Many strategies can be employed to protect people, property, infrastructure, and the environment from the impacts of extreme weather. What follows is a sampling and a few examples of their application in New York City.

New York City’s approach to risk management:

New York City’s immense, dense building stock constitutes such a significant risk exposure that this section begins by focusing upon risk-mitigation actions to strengthen buildings.

NYC Construction Codes

Since 2008, New York City Construction Codes have included provisions requiring that new buildings be able to withstand high winds in a dense, high-rise environment.

The Building Code, a component of New York City Construction Codes, contains wind-exposure categories that establish design requirements for location, surroundings, and occupancy, so that all new buildings can withstand high winds. For example, building along the coastline and buildings taller than 300 feet are subject to higher wind load requirements.

The Building Code also requires that New York City buildings be designed to resist high wind events. The Building Code also requires that New York City buildings be designed to resist high wind events. Severe thunderstorms, Nor’easters, and other non-thunderstorm high wind events occur in New York City more frequently than hurricanes.  Due to concern about withstanding hurricane-force winds, buildings here are designed to sustain effects of wind that develop  higher pressures than most of the strong wind events experienced in NYC. The Building Code also contains wind-resistance criteria for certain building components and façade systems.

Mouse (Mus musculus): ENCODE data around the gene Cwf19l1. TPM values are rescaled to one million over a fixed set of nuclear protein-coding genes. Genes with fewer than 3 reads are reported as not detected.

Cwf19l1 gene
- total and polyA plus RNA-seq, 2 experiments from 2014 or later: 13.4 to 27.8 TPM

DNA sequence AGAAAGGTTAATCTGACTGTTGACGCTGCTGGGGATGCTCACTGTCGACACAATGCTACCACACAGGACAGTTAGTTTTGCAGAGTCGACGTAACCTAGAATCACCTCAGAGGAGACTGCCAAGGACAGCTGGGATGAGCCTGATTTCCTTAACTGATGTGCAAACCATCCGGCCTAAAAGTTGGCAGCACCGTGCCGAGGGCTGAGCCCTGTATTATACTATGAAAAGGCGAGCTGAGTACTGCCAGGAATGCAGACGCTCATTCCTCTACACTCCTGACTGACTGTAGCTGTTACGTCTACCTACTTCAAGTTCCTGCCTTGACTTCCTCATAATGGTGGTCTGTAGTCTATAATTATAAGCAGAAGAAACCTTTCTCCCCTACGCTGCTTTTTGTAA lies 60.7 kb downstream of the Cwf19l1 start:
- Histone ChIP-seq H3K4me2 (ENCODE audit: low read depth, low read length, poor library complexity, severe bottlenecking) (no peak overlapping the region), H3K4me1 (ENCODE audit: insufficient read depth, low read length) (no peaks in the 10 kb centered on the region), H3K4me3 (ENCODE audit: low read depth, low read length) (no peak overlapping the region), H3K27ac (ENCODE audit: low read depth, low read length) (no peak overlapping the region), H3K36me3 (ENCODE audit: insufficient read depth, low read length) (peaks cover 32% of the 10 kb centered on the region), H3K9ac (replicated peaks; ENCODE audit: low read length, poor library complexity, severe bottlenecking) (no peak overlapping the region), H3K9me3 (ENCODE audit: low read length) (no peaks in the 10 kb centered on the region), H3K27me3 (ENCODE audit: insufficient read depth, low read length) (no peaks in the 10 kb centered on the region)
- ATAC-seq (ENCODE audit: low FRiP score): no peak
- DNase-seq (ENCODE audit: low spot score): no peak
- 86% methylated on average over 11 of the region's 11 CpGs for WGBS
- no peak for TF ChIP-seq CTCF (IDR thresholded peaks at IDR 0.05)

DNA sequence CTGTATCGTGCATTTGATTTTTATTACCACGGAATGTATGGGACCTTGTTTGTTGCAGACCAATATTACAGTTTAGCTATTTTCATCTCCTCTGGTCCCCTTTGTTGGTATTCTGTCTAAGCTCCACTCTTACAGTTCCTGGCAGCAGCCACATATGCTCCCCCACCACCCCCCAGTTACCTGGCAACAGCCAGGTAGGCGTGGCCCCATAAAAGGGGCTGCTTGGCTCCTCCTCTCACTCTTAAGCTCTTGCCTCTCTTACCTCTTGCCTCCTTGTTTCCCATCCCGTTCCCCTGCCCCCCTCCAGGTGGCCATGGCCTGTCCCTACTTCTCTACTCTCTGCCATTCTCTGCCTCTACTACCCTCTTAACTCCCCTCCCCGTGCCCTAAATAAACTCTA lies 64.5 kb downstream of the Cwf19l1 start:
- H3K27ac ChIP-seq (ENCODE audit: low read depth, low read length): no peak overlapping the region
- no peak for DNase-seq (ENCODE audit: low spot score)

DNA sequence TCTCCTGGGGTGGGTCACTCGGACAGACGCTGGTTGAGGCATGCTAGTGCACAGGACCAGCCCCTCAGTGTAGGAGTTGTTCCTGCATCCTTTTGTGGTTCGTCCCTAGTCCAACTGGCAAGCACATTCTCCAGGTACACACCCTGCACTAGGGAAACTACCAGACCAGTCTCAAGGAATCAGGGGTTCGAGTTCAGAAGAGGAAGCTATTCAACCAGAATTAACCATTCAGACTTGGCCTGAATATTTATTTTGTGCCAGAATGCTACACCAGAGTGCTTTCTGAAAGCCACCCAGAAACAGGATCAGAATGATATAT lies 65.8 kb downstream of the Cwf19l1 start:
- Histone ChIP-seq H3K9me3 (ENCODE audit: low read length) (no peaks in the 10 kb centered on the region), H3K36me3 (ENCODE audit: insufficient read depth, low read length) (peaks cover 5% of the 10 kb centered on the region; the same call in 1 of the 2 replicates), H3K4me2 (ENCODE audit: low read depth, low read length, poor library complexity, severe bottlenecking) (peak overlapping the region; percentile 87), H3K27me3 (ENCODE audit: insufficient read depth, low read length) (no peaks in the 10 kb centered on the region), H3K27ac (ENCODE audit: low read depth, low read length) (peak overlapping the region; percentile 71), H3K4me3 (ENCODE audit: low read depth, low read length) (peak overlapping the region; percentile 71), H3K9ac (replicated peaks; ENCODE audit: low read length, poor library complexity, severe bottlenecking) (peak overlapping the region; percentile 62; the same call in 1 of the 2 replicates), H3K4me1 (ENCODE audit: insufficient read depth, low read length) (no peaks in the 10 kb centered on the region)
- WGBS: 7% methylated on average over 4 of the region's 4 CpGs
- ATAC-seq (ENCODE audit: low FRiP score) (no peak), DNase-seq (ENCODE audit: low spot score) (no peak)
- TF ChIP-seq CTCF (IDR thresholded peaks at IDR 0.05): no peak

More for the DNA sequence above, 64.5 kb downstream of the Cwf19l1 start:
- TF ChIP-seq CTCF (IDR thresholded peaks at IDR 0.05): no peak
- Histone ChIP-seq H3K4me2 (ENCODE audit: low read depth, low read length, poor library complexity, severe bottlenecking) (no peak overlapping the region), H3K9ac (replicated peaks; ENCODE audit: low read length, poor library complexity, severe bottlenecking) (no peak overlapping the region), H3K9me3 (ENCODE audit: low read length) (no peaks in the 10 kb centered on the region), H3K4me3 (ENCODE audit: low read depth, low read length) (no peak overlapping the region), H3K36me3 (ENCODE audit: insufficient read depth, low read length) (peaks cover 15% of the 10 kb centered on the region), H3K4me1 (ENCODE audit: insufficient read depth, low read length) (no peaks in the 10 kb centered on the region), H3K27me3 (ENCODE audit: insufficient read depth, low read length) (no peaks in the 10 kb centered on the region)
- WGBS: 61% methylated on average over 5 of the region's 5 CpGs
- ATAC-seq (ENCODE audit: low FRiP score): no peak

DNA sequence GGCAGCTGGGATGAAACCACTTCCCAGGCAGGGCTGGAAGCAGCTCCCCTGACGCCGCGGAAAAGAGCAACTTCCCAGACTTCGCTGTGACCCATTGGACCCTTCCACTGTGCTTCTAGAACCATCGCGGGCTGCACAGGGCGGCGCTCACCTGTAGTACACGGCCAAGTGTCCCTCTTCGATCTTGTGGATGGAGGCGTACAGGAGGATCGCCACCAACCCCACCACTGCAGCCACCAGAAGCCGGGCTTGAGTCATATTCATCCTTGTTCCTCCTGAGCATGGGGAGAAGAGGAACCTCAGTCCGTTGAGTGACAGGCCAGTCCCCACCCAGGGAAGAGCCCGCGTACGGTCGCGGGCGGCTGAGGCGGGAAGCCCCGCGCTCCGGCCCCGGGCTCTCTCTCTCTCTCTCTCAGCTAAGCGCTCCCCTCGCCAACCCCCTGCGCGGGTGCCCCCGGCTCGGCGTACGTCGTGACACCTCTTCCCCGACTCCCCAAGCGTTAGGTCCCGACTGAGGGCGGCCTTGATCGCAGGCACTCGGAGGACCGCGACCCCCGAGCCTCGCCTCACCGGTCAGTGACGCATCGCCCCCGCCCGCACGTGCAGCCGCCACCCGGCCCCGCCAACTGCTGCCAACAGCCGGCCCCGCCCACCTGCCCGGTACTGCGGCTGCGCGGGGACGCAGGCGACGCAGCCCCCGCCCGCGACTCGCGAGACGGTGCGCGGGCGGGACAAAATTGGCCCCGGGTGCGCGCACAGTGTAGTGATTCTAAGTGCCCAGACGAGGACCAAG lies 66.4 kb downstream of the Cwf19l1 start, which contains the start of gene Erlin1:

New York City’s Construction Codes specify design standards that minimize risk from hurricane-level winds that are most likely to occur in the eastern part of the United States. The standards also contain provisions to mitigate risks from the unique wind hazards associated with New York City’s dense, high-rise environment. New buildings and older buildings that are undergoing major renovations are required to meet these standards.

New Buildings

New buildings are designed and constructed so that they are able to resist high-wind events- this includes the building structure and envelope.

Structural engineers use highly refined methods to analyze how buildings and structures respond to wind loads. Most of the wind loads on high rises in New York City are evaluated using wind tunnel testing.  Wind tunnel testing uses small-scale models of the built environment and simulates various levels of wind conditions. The structures are designed with highly sophisticated computer programs that provide for the building’s resistance to wind, but also account for the comfort of occupants during high wind events.

Retrofitting Existing Buildings

Older buildings can be retrofitted to withstand high wind loads. Recommended measures include: